To make my life easier (and hopefully yours) I have created a menu driven tool that will automatically run a most reports. I use this tool to run reports on all my dell servers and archive them to a secure share. This helps with any support issues or track hardware changes performed on the servers. I would recommend that this be performed upon the installation of any new server and when any significant hardware changes are made. If you need any help please feel free to post a comment.

MythDora 4.0 and Hauppauge PVR-150 with IR Blaster Support

I wanted to outline a few steps that I had to take to get the IR blaster to work with MythDora. MythDora is my favorite MythTV distro, it is by far the best polished and complete MythTV system that I have found. I was perfectly happy with the setup, that is until I got digital cable. Then the need for the IR Blaster arose. I went as far as making a serial IR blaster that would have worked had I not had Scientific Atlanta Explorer 2200. That is where the search for answers led me to Mark’s Brain Dump. A day later here I am with a working setup. I also wanted to condense the process for others that may be encountering the same issues and/or want to use MythTV but are hesitant because of the digital box. I want to add that the Hauppauge IR Blaster might be the only IR blaster that will operate your digital or satellite box. I found that my serial IR Blaster that I made did not send the codes correctly for my SA 2200. Without any further ado let’s get started: I want to thank the MythDora developers and Mark at “Mark’s Brain Dump” for all the information and PVR-150 package. Without them this would not have been possible. What you’ll need and how to install them:

  1. WinTV PVR-150 (NOT the MCE version) NOTE: There have been some reports that people are receiving a replacement HVR-1600 or HVR-1500 in the PVR-150 box. I bought mine at CircuitCity and had the correct one.
  2. S-Video and/or Composite video cables, Audio cable (RCA to 1/8″ Mini stereo plug) to go from the Digital Receiver to the PVR-150
  3. MythDora 4.0 – Thanks MythDora developers!! Follow the excellent instructions at MythPVR for a step by step install
  4. Mark’s PVR-150 Package – Please follow Mark’s instructions for installation and compiling. You will need the following packages before compiling. Type the following as root before running the ./setup.sh from Mark’s package:
    1. yum install dialog
    2. yum install kernel-devel-`uname -r`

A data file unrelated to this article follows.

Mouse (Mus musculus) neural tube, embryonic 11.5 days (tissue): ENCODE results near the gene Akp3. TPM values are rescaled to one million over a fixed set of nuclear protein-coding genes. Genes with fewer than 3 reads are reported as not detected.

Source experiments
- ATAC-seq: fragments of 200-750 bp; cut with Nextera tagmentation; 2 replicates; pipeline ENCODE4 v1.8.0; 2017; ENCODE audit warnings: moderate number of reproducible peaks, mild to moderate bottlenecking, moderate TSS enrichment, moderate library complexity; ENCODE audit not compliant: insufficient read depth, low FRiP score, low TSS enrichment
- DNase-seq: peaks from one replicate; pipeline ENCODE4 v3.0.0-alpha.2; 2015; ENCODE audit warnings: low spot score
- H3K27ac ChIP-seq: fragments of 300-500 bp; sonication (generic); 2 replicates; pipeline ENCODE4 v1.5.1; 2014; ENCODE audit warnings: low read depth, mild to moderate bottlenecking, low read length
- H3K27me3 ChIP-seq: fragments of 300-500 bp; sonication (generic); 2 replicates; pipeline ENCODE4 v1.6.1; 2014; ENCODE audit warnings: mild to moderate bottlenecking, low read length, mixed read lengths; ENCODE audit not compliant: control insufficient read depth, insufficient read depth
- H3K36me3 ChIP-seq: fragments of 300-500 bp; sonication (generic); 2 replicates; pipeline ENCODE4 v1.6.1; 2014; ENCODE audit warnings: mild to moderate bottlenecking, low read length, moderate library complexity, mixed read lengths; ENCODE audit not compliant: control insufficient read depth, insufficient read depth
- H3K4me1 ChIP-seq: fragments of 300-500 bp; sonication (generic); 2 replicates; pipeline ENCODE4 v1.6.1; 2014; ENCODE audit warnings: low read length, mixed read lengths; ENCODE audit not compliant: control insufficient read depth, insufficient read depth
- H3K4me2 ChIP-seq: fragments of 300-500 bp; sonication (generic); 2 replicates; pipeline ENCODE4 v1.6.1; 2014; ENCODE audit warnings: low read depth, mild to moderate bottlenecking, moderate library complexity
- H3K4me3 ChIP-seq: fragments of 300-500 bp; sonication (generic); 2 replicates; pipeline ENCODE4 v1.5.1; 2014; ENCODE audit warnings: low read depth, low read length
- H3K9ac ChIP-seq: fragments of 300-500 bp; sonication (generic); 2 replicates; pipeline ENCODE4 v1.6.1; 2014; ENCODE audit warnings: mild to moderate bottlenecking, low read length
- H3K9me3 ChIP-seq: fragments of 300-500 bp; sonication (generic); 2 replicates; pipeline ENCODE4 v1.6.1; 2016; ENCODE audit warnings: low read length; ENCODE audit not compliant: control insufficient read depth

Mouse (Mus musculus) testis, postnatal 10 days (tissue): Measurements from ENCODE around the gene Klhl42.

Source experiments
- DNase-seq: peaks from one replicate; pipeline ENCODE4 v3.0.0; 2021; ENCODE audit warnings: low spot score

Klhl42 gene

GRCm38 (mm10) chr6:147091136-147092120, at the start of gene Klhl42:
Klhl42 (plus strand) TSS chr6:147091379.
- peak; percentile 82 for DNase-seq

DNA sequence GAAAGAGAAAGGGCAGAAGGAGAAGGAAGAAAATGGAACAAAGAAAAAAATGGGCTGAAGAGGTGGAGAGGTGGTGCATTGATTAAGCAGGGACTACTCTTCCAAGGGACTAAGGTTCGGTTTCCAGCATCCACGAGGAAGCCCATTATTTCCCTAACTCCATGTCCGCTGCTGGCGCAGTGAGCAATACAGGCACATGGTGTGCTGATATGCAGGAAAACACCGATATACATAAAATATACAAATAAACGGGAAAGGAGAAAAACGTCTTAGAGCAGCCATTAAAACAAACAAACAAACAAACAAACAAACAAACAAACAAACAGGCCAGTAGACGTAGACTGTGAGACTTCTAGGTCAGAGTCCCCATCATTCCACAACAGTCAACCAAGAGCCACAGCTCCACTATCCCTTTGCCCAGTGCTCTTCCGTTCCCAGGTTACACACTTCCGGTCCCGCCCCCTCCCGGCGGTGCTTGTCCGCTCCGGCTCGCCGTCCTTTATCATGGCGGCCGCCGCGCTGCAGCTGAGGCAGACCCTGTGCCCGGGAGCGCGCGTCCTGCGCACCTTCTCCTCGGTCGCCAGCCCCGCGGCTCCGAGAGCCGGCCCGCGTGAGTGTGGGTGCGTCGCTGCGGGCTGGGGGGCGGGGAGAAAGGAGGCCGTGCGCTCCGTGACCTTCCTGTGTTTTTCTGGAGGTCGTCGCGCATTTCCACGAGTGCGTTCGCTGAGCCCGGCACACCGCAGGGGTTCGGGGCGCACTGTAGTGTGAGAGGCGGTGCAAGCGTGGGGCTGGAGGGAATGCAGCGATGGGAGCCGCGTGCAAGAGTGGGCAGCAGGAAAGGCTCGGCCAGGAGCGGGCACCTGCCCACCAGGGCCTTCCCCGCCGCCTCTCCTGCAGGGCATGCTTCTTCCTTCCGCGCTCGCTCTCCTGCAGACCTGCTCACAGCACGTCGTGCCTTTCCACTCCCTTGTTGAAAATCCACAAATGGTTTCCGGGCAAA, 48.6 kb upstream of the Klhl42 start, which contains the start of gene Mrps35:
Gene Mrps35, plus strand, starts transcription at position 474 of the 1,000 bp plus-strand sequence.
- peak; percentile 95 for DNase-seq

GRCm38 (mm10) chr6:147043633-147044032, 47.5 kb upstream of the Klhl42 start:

3. yum install gcc
    4. yum install make
  5. Hauppauge PVR-150 Firmware – As root, copy to your /lib/firmware folder
  6. Config Files: Please backup all files before overwriting them in case you have to go back for any reason
    1. change_chan.pl script
      1. Remove the .txt extension
      2. Place in your /usr/local/bin folder
      3. Type chmod +x /usr/local/bin/change_chan.pl
      4. Point to the file under MythTV Setup; Input Section. Select SVideo put /usr/local/bin/change_chan.pl in the “External Change Channel Command” box
    2. Modified lircd.conf file for the Happauge PVR-150 gray remote and the SA 2200 digital cable box. Rename the downloaded file to lircd.conf, and overwrite the existing /etc/lircd.conf file. Please see Mark’s blog if you have a different satellite or digital box. He explains how to find the proper codes for your box. Use my script as an example for the final script layout however.
    3. Modified lirc file located in /etc/modprobe.d directory. Remove the .txt extension then overwrite the existing /etc/modprobe.d/lirc file
    4. Add these lines to rc.local to the /etc/rc.local file:
    5. Reboot

All files – All the files above in a neat all in one package. Things that can go wrong:

  • Software Installation:
    • lirc_i2c is still being loaded on startup.
      • Solution: Make sure you have performed step # 3 correctly. lirc_i2c usually loads because it is still in the lirc file under /etc/modprobe.d/ directory
    • Permissions are set incorrectly, specifically the execute flag
    • Files are not named correctly or in the wrong location
    • MythTV is not setup correctly
    • Modules are not loading correctly – See Mark\’s website for troubleshooting
    • IR Blaster is trying to use the Serial port
      • Solution – remove any entries in the /etc/modprobe.d/irblaster file, or just comment them out. I made the mistake of setting up irblaster from the MythDora setup screen and it caused me untold grief.
  • Hardware
    • IR Blaster is not located correctly over the digital/satellite box IR Receiver. Use a flashlight to locate it under the front panel on the Digital Box
    • IR Blaster and receiver not fully seated in the PVR-150